This means being proactive, not reactive. It means living life with people who might be different from us. It means integrating communities and social circles. It means stepping out of our comfort zone and loving people unconditionally, perhaps even loving our enemies. And it means doing all this from a place of genuine love, not ulterior motives. Only then can we stop fearing those who are our neighbors, and conversely, only then can we identify those who actually do pose a threat. Otherwise, we will remain behind a veil of suspicion and fear.

Fear is not a solution, as it will only alienate those we hope to deter from violence and serve as positive reinforcement to those who want to use terror. Fighting will not work, as it will only further convince those at the crossroads that the radicals’ cause is just. Also, some specific radicals, such as ISIS, actually want us to fight back. Their hope is that they will sufficiently anger the world such that we fight them on the field of Dabiq, ushering in the end of the world, as the tradition of Muhammad foretells.

Fear and fighting fuel the radical fires. We need something that breaks the cycle—and that something might be love. Not love as wistfully envisioned by teenagers and songwriters, but love as envisioned by Jesus [see 1 Corinthians 13], a decision to engage others as image-bearers of God, to put their needs and concerns above our own, even at the cost of our own.

Qureshi writes, “I am not advocating naïve pacifism in the face of genocide and murder. Many Christians believe it is the duty of the state to fight for and protect its people, as defending the oppressed is an expression of loving one’s neighbor. They often refer to passages such as Romans 13:1-5 and 1 Peter 2:13-14 to suggest that Christians should play active roles in such state-led efforts.” Qureshi adds, “I am not promoting pacifism, but neither am I advocating a violent response. I am, in fact, not advocating any particular course of action, but rather a frame of heart and mind that will, in turn, shape the way we respond.”

That frame of mind is truth and love, and both elements are essential. Without truth we will not be able to identify the real problem, and without love we will not be able to formulate an enduring answer. Regarding the latter, the Apostle Paul was correct: Even if we can fathom all mysteries and have all knowledge, it will not ultimately work without love. Qureshi notes, “Yes, I do suggest we share alternative worldviews with Muslims as one of our methods to address radicalization, especially the Gospel. The Gospel does not succumb to the pitfalls of fear or fighting, which only fuel radicalization, and it gives Muslims an appealing direction at the three-pronged fork in the road.”

Qureshi  said, “That is what happened to me. As I faced the reality of the violent traditions of Islam, I had a Christian friend who suggested that Islam did not have to be my only choice, that there was excellent reason to accept the Gospel. Apart from the appeal of the foundations of Christianity, I can say from my own experience that atheism and secularism offered little draw as an alternative to Islam as they were not spiritually robust, a reality to which many Muslims are finally attuned.”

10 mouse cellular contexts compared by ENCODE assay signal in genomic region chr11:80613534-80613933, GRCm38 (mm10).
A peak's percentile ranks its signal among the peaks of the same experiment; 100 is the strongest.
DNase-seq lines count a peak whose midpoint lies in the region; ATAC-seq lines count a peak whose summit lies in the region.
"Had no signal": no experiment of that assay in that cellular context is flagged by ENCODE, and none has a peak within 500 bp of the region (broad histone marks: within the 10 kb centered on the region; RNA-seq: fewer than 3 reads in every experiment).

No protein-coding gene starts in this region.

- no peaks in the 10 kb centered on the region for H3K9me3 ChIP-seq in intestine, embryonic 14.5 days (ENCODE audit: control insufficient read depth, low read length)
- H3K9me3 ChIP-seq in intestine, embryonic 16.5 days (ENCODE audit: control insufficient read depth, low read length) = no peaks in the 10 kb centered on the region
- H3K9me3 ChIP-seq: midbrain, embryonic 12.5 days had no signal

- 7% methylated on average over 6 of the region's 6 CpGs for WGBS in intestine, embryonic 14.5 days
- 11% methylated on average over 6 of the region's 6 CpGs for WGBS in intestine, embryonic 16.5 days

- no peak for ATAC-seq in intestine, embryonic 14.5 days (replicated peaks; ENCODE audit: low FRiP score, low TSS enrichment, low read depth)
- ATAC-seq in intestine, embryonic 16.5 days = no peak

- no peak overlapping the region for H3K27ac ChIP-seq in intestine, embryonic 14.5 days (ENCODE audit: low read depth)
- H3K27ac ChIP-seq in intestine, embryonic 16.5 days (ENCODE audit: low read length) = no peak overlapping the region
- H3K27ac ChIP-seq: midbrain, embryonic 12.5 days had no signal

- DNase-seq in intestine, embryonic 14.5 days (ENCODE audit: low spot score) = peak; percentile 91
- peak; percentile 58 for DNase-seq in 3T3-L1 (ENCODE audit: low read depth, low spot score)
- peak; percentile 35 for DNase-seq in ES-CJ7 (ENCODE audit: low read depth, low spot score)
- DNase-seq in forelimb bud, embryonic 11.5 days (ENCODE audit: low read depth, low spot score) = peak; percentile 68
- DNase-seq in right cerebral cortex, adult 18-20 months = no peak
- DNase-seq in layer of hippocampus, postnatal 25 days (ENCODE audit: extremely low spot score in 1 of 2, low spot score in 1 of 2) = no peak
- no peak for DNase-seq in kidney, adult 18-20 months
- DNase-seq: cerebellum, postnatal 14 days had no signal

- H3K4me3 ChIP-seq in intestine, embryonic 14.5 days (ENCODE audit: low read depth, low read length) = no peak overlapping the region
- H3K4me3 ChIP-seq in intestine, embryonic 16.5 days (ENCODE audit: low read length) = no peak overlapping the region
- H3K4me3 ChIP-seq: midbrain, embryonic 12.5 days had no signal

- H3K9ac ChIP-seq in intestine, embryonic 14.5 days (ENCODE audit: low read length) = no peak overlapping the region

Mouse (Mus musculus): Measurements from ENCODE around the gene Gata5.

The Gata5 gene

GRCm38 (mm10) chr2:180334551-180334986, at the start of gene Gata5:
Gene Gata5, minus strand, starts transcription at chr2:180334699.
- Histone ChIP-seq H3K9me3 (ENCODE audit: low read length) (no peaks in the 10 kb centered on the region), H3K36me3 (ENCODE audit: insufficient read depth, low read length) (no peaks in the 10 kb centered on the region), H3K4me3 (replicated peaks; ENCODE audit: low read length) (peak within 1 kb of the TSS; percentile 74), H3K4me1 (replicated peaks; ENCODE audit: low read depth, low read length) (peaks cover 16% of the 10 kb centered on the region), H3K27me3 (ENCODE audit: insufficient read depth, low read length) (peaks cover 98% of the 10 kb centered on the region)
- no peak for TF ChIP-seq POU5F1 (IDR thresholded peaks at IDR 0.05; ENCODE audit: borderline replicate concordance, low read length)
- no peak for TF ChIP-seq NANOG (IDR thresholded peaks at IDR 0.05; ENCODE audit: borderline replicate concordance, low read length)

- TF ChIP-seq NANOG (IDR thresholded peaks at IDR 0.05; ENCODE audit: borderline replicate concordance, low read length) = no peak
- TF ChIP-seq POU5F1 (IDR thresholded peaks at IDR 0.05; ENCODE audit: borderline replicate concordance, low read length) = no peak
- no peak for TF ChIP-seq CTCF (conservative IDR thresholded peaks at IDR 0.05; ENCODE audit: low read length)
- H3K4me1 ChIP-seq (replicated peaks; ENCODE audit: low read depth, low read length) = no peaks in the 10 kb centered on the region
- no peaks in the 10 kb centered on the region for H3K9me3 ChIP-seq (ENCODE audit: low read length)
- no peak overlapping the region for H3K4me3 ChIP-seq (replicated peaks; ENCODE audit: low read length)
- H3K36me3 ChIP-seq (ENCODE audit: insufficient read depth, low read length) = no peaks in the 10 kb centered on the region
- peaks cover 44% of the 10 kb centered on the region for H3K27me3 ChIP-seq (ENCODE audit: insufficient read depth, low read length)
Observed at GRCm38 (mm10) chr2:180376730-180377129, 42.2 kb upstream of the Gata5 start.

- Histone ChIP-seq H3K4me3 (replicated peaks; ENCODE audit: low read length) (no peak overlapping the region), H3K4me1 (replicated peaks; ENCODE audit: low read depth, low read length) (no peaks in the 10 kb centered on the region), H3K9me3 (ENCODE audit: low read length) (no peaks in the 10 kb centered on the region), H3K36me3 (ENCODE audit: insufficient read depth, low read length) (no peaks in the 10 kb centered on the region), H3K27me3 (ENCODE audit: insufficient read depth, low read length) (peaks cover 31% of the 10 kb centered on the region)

Answering Jihad: A Better Way Forward

The Muslim world today has, by and large, rejected violent jihad in modern contexts. Expansive jihad, as it was envisioned in the foundations of Islam and practiced in the early centuries of the Islamic Empire, is a relic of the past. But radical Muslim groups such as al-Qaeda, ISIS and Boko Haram, will continue using jihad because of its expediency and the explicit mandates in the foundations of Islam.

Muslims today have unprecedented accessibility to the foundational texts of their faith, the life of Muhammad and the teachings of the Qur’an. Within those texts, they encounter a call to violent jihad. Unless Islam is re-imagined and emphasis is drawn away from these traditional foundations, Paris and San Bernardino might be our new normal. Sadly, it is not likely that Islam will be re-imagined soon, so we have to answer jihad as best we can.

Qureshi concludes, “My suggestion is that we engage Muslims proactively with love and friendship while simultaneously acknowledging the truth about Islam. This is not the final step in answering jihad, but it is the correct first step, and it offers a better way forward.”

Selective Timeline of Jihad in Islam

THE DATES LISTED BELOW are extrapolated from either Islamic traditions or from modern historical sources.

570: Birth of Muhammad
610: Inception of Islam
622: Flight to Medina/ Starting Point of the Islamic Calendar
623: Muslims Begin Raiding Meccan Caravans
624: Nakhla Raid
624: Battle of Badr
625: Battle of Uhud
627: Battle of Khandaq
629: Battle of Muta
629: Conquest of Medina
630: Battle of Hunayn
630: Battle of Tabuk
632: Death of Muhammad
632: Apostate Wars
633: Invasion of Persia
637: Conquest of Syria-Palestine
639: Invasion of Egypt
643: Incursions into India
670: Incursions into Cyrenaica
711: Conquest of Spain
732: Muslims Defeated in the West by Charles Martel Attempting to Conquer France
1099: First Crusade
1187: Salah al-Din Defeats the Crusaders
1258: Mongols Sack Baghdad
1453: Byzantine Empire Falls to Ottoman Empire
1492: Spanish Inquisition and Beginning of the Colonial Era
1683: Ottomans Defeated at Vienna
1918: End of World War I and the Colonial Era